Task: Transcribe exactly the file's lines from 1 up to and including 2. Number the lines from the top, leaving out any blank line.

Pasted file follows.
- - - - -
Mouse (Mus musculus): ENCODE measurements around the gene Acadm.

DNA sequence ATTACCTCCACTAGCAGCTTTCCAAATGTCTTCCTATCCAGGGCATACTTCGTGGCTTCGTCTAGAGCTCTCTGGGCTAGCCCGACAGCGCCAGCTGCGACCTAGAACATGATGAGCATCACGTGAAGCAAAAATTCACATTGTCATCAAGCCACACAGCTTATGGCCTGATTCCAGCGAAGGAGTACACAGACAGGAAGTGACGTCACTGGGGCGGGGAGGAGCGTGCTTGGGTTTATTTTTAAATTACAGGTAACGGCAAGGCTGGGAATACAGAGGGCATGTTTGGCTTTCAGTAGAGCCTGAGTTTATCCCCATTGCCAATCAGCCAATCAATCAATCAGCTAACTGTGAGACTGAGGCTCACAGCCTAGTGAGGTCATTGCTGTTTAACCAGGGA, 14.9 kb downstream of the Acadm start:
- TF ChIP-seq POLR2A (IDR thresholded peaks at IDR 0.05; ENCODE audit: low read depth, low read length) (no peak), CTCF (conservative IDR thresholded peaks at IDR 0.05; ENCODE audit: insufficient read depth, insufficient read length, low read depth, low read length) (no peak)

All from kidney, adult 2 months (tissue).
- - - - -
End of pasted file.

Mouse (Mus musculus): ENCODE measurements around the gene Acadm.

DNA sequence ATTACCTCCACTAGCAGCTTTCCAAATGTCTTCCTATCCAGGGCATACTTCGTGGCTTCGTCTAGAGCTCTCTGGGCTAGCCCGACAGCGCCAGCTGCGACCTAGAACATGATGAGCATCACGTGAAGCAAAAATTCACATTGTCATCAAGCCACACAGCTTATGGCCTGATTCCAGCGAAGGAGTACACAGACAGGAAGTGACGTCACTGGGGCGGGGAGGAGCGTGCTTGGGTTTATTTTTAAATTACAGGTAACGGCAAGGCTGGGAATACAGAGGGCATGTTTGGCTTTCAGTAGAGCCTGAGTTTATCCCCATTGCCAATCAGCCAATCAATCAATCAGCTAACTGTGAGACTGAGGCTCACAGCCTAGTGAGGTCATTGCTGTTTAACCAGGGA, 14.9 kb downstream of the Acadm start: